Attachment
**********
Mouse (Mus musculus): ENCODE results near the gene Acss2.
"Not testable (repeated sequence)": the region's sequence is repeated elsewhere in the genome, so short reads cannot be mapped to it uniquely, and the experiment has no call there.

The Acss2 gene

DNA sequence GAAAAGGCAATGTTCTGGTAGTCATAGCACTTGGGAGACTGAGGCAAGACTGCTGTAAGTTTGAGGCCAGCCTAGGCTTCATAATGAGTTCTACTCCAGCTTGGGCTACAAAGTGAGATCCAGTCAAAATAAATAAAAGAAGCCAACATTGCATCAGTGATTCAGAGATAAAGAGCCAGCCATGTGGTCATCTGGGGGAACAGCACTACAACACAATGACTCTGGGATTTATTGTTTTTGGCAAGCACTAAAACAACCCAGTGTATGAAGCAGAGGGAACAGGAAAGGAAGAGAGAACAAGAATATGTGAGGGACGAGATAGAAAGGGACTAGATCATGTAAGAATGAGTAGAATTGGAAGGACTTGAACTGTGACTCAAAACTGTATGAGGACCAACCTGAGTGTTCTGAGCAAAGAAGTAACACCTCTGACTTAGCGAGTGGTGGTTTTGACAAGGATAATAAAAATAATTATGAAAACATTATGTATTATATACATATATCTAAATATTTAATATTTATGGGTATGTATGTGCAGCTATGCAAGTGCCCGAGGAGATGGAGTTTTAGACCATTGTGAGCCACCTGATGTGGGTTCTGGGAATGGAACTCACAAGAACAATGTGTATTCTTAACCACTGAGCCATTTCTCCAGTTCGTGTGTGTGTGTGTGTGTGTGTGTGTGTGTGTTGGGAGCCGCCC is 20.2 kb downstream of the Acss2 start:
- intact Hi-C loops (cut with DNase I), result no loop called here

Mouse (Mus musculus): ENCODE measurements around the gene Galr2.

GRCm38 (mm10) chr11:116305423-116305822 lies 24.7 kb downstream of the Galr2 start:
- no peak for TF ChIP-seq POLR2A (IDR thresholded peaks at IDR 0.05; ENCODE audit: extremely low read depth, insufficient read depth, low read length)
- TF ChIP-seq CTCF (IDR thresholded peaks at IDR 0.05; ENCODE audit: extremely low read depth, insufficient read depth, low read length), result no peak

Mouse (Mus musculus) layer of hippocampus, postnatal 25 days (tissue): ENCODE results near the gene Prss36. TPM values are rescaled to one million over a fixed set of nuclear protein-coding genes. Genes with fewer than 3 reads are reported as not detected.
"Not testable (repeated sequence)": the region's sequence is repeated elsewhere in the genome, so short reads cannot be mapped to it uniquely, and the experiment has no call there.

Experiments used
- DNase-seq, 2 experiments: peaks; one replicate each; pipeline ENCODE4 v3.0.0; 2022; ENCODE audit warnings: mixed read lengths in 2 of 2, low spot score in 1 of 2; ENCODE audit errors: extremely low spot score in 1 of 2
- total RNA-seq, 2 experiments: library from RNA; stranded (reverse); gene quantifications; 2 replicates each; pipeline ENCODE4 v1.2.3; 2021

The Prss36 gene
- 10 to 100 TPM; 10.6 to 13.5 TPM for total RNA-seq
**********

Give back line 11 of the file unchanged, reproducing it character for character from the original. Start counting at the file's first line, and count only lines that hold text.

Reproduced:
"Not testable (repeated sequence)": the region's sequence is repeated elsewhere in the genome, so short reads cannot be mapped to it uniquely, and the experiment has no call there.